John is practical in the extreme. He has no patience with faith, an intense horror of superstition, and he scoffs openly at any talk of things not to be felt and seen and put down in figures.
The narrator’s initial introduction of her doctor husband, John, makes him sound like a modern, scientific man. Here he laughs at her suspicion of their rented house as possibly haunted. However, his refusal to believe in things unseen does not bode well for the narrator. He cannot see her illness either, and thus does not really believe she is sick. Therefore, he prescribes inappropriate treatment.
If a physician of high standing, and one’s own husband, assures friends and relatives that there is really nothing the matter with one but temporary nervous depression—a slight hysterical tendency—what is one to do?
The narrator explains that John believes her illness to be self-created or “all in her head.” He even tells friends and family this diagnosis. His dismissiveness reveals a lack of respect for his wife as both a person and as his patient. When he tells friends they shouldn’t worry about the narrator, he reveals his lack of concern as well. As he doesn’t believe in her illness, his treatment plan will fail.
[T]here is something strange about the house—I can feel it. I even said so to John one moonlight evening, but he said what I felt was a draught, and shut the window.
The narrator continues to find their rented house creepy, and John continues to deny her concerns as hysteria. John wants them to stay in the house because of its fresh air, which, with a purely bodily understanding of health, does make sense. Yet he fails to accept that living with the wallpaper truly bothers his wife—and in fact negatively affects her mental state.
John is away all day, and even some nights when his cases are serious.
The narrator explains her husband’s devotion to his patients. However, this devotion appears to stop when it comes to his wife’s true needs. As he doesn’t believe in her illness, he sees nothing wrong with being absent all of the time. But the narrator’s isolation, loneliness, and idleness based on John’s orders negatively affect her mental health. In serving his other patients he puts his wife’s health in jeopardy.
I suppose John never was nervous in his life. He laughs at me so about this wall-paper! At first he meant to repaper the room, but afterwards he said that I was letting it get the better of me, and that nothing was worse for a nervous patient than to give way to such fancies.
The narrator reveals how John truly believes that she can control her condition. She must ignore unwanted thoughts, such as her hatred of the wallpaper. However, by refusing to get rid of the wallpaper, he makes her fight all the harder. He could ease her struggle by repapering. This description of John’s attitude portrays his indifference toward his wife’s suffering, made all the more callous in light of his profession as a doctor.
He said I was his darling and his comfort and all he had, and that I must take care of myself for his sake, and keep well. He says no one but myself can help me out of it, that I must use my will and self-control and not let any silly fancies run away with me.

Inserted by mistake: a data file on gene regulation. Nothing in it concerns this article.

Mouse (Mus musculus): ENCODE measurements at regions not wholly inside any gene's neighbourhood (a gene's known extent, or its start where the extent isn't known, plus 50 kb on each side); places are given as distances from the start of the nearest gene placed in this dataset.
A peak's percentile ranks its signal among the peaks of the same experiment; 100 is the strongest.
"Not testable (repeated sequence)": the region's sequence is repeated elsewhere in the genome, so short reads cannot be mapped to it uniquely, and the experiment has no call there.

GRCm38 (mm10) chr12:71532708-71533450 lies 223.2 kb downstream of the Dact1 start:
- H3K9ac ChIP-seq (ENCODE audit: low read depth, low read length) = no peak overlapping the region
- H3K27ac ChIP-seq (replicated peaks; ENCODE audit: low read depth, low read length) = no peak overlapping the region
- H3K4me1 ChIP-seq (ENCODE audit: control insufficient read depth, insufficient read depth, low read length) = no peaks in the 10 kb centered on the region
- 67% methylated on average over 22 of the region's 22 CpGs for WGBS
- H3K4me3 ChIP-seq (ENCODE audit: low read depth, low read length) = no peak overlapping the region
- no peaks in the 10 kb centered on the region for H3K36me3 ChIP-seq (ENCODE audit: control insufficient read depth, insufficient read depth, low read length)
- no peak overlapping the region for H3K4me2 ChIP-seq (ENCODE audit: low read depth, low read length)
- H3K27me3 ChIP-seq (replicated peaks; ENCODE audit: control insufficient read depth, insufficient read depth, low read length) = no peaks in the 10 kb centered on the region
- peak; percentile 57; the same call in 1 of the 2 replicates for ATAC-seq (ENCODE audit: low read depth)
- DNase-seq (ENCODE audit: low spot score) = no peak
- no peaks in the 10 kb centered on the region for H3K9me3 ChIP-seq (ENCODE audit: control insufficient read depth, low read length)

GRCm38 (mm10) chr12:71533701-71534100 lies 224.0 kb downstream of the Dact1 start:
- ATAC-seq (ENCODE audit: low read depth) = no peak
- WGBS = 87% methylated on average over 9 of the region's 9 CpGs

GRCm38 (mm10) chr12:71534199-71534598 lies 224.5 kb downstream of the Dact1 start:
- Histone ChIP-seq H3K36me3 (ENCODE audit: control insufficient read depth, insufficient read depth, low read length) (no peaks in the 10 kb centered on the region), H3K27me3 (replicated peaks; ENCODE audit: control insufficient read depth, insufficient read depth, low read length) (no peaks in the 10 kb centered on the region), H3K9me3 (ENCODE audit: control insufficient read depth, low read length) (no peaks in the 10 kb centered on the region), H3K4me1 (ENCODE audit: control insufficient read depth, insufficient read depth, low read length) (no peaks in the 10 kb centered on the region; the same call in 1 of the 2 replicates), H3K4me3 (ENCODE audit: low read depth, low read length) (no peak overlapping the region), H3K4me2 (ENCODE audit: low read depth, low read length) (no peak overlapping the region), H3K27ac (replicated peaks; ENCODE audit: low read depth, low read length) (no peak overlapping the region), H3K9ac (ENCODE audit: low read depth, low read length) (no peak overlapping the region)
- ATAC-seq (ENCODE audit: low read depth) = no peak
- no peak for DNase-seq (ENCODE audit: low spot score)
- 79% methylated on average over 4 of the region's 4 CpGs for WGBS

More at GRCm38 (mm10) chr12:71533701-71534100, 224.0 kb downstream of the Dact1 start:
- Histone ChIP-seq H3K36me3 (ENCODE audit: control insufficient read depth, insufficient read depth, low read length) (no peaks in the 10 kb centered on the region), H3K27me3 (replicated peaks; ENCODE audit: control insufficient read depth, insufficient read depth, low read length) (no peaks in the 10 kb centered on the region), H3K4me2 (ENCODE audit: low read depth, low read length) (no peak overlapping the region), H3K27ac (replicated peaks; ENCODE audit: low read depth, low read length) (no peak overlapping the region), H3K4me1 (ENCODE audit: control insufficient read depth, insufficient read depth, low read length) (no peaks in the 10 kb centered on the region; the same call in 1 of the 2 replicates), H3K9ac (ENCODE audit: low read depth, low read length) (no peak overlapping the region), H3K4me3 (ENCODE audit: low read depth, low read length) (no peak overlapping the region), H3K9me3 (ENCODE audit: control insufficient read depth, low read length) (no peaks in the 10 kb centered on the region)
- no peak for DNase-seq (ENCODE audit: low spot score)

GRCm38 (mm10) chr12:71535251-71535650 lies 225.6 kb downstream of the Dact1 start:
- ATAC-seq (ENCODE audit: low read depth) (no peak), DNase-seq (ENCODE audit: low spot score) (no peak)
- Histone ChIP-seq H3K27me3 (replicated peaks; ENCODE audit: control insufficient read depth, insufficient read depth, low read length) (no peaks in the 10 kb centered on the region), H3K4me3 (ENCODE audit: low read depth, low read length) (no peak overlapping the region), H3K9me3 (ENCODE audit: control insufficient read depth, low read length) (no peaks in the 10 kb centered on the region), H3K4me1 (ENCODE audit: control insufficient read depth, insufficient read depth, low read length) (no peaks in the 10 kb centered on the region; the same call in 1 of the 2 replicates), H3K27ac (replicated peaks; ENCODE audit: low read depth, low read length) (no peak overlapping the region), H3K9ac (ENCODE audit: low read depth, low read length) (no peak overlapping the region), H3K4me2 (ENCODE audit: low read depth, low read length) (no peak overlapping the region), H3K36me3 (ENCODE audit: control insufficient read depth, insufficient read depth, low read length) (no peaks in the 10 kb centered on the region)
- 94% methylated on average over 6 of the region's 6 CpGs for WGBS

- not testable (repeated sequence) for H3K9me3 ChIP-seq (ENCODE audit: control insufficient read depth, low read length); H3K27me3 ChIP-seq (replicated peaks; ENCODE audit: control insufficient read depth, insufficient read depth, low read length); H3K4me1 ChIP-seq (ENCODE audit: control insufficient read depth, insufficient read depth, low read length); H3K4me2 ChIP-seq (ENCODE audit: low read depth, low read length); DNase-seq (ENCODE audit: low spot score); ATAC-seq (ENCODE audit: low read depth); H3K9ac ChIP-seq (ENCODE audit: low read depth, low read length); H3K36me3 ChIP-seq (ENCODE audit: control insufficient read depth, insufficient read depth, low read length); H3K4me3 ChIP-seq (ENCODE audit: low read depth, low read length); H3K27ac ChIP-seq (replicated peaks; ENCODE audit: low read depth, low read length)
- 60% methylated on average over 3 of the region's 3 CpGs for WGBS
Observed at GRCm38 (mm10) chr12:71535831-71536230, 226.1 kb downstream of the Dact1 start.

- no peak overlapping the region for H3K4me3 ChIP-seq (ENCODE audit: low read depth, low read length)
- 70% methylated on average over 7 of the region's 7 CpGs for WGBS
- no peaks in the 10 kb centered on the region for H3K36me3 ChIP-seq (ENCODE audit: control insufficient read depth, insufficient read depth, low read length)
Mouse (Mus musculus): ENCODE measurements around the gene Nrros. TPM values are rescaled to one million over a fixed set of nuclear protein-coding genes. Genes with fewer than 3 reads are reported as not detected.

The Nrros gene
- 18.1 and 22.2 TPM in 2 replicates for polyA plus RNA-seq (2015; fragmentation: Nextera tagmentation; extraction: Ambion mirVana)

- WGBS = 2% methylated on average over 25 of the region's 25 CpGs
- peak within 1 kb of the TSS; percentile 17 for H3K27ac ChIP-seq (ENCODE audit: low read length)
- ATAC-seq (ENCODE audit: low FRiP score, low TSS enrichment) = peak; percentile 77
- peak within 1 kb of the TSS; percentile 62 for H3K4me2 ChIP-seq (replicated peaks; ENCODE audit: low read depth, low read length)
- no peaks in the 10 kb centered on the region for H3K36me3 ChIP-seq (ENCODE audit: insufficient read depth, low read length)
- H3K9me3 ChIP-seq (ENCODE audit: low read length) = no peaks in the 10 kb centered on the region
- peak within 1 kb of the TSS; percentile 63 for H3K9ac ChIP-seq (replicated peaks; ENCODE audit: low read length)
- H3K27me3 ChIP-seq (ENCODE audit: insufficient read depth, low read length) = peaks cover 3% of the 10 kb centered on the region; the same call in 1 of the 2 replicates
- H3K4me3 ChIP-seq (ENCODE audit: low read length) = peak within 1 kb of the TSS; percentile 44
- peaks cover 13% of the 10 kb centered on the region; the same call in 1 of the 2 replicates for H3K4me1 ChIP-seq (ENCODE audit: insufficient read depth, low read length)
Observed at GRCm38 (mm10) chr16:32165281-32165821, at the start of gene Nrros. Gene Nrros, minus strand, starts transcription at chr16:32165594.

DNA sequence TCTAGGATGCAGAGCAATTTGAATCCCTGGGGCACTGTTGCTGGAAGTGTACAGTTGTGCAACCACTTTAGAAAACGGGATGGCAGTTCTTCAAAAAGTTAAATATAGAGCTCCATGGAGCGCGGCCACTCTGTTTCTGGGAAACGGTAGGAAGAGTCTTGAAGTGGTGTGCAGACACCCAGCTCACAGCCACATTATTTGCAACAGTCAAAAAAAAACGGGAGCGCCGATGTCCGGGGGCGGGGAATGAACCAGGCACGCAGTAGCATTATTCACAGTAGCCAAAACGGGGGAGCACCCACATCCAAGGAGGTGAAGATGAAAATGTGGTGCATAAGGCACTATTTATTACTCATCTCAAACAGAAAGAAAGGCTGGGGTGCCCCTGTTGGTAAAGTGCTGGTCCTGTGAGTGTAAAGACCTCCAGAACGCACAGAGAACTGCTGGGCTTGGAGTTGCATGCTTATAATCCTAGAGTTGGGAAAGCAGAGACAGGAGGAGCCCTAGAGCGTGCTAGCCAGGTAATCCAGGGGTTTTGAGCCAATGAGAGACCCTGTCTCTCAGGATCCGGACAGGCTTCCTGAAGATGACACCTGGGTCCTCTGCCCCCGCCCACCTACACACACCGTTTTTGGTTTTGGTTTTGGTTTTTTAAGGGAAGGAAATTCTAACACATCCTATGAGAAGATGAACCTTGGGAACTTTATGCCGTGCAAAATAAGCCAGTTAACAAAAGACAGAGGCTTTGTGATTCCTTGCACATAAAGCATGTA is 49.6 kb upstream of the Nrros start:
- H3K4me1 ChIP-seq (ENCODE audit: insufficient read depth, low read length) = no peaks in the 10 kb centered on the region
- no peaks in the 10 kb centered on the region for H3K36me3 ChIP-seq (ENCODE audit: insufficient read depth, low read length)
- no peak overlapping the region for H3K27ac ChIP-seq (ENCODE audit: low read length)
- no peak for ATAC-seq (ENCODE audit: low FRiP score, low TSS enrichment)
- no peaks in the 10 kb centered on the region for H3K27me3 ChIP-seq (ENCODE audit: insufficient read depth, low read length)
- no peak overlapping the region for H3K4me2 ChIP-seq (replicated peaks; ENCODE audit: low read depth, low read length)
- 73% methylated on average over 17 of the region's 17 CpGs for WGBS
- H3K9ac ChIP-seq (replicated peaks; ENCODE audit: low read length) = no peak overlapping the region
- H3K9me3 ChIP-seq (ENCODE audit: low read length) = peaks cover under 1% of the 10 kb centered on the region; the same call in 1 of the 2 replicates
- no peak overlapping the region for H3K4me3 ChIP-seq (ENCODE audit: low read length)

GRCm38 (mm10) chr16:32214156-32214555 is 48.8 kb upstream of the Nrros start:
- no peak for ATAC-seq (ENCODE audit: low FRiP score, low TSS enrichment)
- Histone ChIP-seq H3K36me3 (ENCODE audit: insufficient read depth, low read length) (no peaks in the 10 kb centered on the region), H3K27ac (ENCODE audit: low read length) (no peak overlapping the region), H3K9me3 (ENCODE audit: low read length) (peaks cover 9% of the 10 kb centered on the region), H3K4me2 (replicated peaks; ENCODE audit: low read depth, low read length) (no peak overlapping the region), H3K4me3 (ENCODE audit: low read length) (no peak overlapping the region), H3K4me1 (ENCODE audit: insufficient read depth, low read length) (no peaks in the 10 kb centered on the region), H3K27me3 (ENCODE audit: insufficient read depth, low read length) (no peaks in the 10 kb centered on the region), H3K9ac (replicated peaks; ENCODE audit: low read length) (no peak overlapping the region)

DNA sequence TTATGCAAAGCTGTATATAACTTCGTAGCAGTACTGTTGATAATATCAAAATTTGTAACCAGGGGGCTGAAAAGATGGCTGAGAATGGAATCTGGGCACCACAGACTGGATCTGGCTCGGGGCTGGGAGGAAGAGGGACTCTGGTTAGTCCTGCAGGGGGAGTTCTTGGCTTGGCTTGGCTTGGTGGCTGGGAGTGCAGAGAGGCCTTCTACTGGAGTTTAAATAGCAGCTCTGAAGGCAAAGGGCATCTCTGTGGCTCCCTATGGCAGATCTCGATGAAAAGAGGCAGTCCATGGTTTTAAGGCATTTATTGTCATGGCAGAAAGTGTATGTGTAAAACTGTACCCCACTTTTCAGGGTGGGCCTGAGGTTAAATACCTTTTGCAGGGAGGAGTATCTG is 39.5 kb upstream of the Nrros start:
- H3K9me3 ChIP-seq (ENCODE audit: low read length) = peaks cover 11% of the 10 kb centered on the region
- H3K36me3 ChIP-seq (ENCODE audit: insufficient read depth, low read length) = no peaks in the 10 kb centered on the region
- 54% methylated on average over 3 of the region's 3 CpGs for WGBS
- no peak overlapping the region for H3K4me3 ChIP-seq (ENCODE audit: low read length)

Here, the narrator describes two approaches John tries to talk her out of her illness. He wants her to use her will to protect her mind by avoiding irrational thoughts. But he also calls on her to get well for his sake. John’s trivializing her thoughts and his appealing to her to care for him as her husband underscores John’s belief that she has control over her illness, unaware of the strength of her psychosis.
The repairs are not done at home, and I cannot possibly leave town just now. Of course if you were in any danger, I could and I would, but you really are better, dear, whether you can see it or not. You are gaining flesh and color, your appetite is better, I really feel much easier about you.
John explains why they can’t leave the house early, despite knowing that the narrator’s feelings about the yellow wallpaper have become quite irrational. John’s response shows that he only judges her health from external markers. He deems all of the narrator’s requests—to write, to see friends, and, most of all, to get out of the room with the yellow wallpaper—unimportant or even counterproductive. He seems unable or perhaps unwilling to understand her needs.
John knows I don’t sleep very well at night, for all I’m so quiet! He asked me all sorts of questions, too, and pretended to be very loving and kind. As if I couldn’t see through him!
As the narrator’s mental decline deepens, she no longer speaks of John as her loving husband. She sees his concern for her health as false. This paranoia reflects her increasing mental illness, but her observations gain sympathy with the reader: He does not really care about her health. If he truly cared, he would have changed the treatment.
Why there’s John at the door! It is no use, young man, you can’t open it! How he does call and pound! Now he’s crying for an axe.
The narrator describes John’s reaction to her locking herself in the bedroom. The fact that John calls for an axe shows that he believes the situation to be very serious, a reaction caused by his calling and pounding getting no response. The narrator calling her husband “young man” instead of John and describing his panicked response so calmly reveal how detached she has become from both him and her current situation.